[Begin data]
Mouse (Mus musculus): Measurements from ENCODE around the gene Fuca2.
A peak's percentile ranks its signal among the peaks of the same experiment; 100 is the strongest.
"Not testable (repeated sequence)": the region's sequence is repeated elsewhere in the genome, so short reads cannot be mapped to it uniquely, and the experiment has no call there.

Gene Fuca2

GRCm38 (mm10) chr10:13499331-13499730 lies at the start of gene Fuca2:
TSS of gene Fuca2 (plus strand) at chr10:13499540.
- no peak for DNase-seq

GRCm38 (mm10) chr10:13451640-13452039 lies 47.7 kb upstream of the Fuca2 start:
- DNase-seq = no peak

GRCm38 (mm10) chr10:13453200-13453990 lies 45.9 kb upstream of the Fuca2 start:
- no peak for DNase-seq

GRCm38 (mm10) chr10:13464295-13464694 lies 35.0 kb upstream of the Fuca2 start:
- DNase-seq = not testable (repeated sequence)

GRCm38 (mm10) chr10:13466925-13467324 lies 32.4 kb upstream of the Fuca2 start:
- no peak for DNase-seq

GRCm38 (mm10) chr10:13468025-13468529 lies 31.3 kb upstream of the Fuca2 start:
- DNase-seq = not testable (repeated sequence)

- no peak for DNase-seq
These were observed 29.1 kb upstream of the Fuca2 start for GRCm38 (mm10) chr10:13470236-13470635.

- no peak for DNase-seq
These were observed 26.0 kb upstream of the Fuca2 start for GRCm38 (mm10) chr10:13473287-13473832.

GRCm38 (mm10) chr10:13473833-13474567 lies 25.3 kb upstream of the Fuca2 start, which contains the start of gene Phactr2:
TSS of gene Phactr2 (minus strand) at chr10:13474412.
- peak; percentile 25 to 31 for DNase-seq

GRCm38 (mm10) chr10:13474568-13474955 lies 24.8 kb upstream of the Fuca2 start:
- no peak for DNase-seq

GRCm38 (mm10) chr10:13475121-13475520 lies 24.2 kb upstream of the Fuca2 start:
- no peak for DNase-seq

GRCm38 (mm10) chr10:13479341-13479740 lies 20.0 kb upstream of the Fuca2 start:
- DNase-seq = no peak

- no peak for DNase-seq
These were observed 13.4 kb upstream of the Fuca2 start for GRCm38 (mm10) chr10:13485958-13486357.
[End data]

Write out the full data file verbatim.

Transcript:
Mouse (Mus musculus): Measurements from ENCODE around the gene Fuca2.
A peak's percentile ranks its signal among the peaks of the same experiment; 100 is the strongest.
"Not testable (repeated sequence)": the region's sequence is repeated elsewhere in the genome, so short reads cannot be mapped to it uniquely, and the experiment has no call there.

Gene Fuca2

GRCm38 (mm10) chr10:13499331-13499730 lies at the start of gene Fuca2:
TSS of gene Fuca2 (plus strand) at chr10:13499540.
- no peak for DNase-seq

GRCm38 (mm10) chr10:13451640-13452039 lies 47.7 kb upstream of the Fuca2 start:
- DNase-seq = no peak

GRCm38 (mm10) chr10:13453200-13453990 lies 45.9 kb upstream of the Fuca2 start:
- no peak for DNase-seq

GRCm38 (mm10) chr10:13464295-13464694 lies 35.0 kb upstream of the Fuca2 start:
- DNase-seq = not testable (repeated sequence)

GRCm38 (mm10) chr10:13466925-13467324 lies 32.4 kb upstream of the Fuca2 start:
- no peak for DNase-seq

GRCm38 (mm10) chr10:13468025-13468529 lies 31.3 kb upstream of the Fuca2 start:
- DNase-seq = not testable (repeated sequence)

- no peak for DNase-seq
These were observed 29.1 kb upstream of the Fuca2 start for GRCm38 (mm10) chr10:13470236-13470635.

- no peak for DNase-seq
These were observed 26.0 kb upstream of the Fuca2 start for GRCm38 (mm10) chr10:13473287-13473832.

GRCm38 (mm10) chr10:13473833-13474567 lies 25.3 kb upstream of the Fuca2 start, which contains the start of gene Phactr2:
TSS of gene Phactr2 (minus strand) at chr10:13474412.
- peak; percentile 25 to 31 for DNase-seq

GRCm38 (mm10) chr10:13474568-13474955 lies 24.8 kb upstream of the Fuca2 start:
- no peak for DNase-seq

GRCm38 (mm10) chr10:13475121-13475520 lies 24.2 kb upstream of the Fuca2 start:
- no peak for DNase-seq

GRCm38 (mm10) chr10:13479341-13479740 lies 20.0 kb upstream of the Fuca2 start:
- DNase-seq = no peak

- no peak for DNase-seq
These were observed 13.4 kb upstream of the Fuca2 start for GRCm38 (mm10) chr10:13485958-13486357.